Yahoo has finally sold off HotJobs – to a main rival, Monster Worldwide. The two firms also announced yesterday they signed a three-year agreement making Monster the exclusive provider of career and job content on Yahoo’s U.S. and Canada homepages. Yahoo believes the sell-off and traffic deal will benefit its newspaper consortium partners.
Monster CEO and President Sal Iannuzzi called the negotiation with Yahoo “long and interesting,” stressing the acquisition will help Monster scale its business. “We’re leveraging all we’ve done at a time when the economy is rebounding,” said Iannuzzi during Monster’s Q4 2009 earnings call yesterday afternoon.
Monster expects to establish the top position in the U.S. as a result of the deal, said Timothy Yates, Monster’s EVP and CFO. According to comScore, CareerBuilder led the job search site category in February 2009 with 12.2 million visitors followed by Monster’s 9.5 million visitors and HotJobs’ 7.7 million.
The acquisition “opens up opportunities for CareerBuilder,” said Pete Conti, executive VP of local media research firm Borrell Associates, who suggested consolidation among the three recruitment giants was “inevitable.”
Yates told investors the deal will provide more opportunities for advertisers, and also anticipated more job matches between employers and seekers.
Yahoo sold HotJobs for $225 million in cash – far less than it paid for the job ads site in 2001. The acquisition is subject to U.S. Department of Justice approval, according to Yahoo.
Monster hopes its separate traffic partnership with Yahoo – making Monster the exclusive provider of job ads and content on Yahoo’s homepages in the U.S. and Canada for three years – leads to international expansion. According to Yates, Monster is also afforded the exclusive right to negotiate similar traffic deals with Yahoo in the U.K., India, France, Brazil, and elsewhere.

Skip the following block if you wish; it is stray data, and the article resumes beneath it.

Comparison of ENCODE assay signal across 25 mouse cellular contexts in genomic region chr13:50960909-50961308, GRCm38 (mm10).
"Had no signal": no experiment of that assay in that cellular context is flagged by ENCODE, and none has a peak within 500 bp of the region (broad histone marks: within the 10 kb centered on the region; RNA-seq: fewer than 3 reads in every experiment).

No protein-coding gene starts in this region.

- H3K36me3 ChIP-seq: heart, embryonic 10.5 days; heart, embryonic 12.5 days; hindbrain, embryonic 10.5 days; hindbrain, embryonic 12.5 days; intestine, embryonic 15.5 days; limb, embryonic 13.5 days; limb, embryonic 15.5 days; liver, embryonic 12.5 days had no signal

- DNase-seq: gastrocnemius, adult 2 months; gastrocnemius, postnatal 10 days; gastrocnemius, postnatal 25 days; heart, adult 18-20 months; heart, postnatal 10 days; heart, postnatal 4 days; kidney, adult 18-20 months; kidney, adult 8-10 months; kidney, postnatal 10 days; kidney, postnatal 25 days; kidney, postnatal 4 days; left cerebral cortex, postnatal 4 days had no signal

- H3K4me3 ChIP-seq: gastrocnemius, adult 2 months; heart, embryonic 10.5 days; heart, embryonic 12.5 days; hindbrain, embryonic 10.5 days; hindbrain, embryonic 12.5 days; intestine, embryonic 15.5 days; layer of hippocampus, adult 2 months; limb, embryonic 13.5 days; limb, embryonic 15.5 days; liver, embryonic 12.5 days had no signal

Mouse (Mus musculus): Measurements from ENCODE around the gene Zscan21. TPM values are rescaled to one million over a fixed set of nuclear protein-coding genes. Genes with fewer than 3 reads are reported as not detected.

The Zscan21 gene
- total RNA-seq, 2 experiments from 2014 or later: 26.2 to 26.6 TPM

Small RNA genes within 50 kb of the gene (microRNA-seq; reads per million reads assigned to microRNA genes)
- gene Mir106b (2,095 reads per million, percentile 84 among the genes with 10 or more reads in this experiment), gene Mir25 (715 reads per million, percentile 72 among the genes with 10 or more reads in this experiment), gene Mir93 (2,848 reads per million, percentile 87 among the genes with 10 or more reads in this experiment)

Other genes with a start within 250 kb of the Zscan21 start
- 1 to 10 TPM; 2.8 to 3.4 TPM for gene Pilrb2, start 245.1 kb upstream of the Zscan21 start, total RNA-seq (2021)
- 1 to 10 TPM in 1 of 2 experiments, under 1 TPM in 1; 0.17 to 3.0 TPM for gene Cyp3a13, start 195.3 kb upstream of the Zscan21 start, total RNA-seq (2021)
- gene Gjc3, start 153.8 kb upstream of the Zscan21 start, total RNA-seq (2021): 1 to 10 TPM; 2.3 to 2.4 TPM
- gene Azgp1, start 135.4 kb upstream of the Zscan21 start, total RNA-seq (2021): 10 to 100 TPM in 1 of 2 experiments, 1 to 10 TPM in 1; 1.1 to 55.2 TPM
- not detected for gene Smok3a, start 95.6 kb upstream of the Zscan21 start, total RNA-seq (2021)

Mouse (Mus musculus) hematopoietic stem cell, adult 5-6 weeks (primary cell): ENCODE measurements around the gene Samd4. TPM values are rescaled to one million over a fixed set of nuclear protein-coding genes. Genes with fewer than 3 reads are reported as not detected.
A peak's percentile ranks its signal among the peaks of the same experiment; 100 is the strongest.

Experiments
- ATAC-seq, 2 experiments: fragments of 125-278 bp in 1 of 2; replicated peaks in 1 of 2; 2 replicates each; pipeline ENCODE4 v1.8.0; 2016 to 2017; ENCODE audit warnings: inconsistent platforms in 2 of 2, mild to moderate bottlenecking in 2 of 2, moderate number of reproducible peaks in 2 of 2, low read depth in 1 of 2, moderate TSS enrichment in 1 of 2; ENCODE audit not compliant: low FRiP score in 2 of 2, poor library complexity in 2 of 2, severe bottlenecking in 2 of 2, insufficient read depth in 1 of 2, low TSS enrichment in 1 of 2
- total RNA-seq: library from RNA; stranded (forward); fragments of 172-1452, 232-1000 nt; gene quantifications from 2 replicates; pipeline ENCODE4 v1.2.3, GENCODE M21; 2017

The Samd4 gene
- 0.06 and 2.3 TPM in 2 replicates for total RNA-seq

Upon approval of the deal, Monster will take over the HotJobs component of Yahoo’s newspaper consortium relationships, giving Monster an additional 600 sites for distribution. Yahoo’s so-called newspaper consortium is a group of around 800 newspaper site publishers, some of which partner with the company to run HotJobs recruitment classifieds, some that run Yahoo display and search ads, and sell their own inventory in Yahoo’s ad network, and some that do both. The consortium has its foundation in HotJobs ad distribution on the paper sites.
Yahoo will maintain its relationships with its consortium partners when it comes to search and display advertising, content distribution, and Yahoo’s publisher network and ad targeting platform.
The newspaper consortium publishers have “got to be disappointed,” said Conti. However, he added, “HotJobs has been up for grabs for awhile… They probably knew this was coming.”
“We had a call with the [Newspaper Consortium] HotJobs steering committee [Wednesday] afternoon,” said Lem Lloyd, VP of Yahoo’s Newspaper Consortium. “They were overall positive.” Lloyd suggested that partners were especially pleased with the potential for added distribution as a result of the Yahoo/Monster traffic deal. Because the consortium publishers partnering with HotJobs feed their own recruitment listings into HotJobs, once the deal is approved they will be seen on Monster as well as the two North American Yahoo homepages. “I think the newspapers saw that as a benefit,” Lloyd told ClickZ News.
Of the 800 total Yahoo newspaper partners, there will remain around 600 that will continue to partner with Yahoo for search and display network advertising. Lloyd said the HotJobs sell-off will free Yahoo to focus on that aspect of the deals, and suggested that will also benefit the paper partners.
“Yahoo’s focus can be on winning in display advertising, and continuing to innovate on ad serving technology,” he said.
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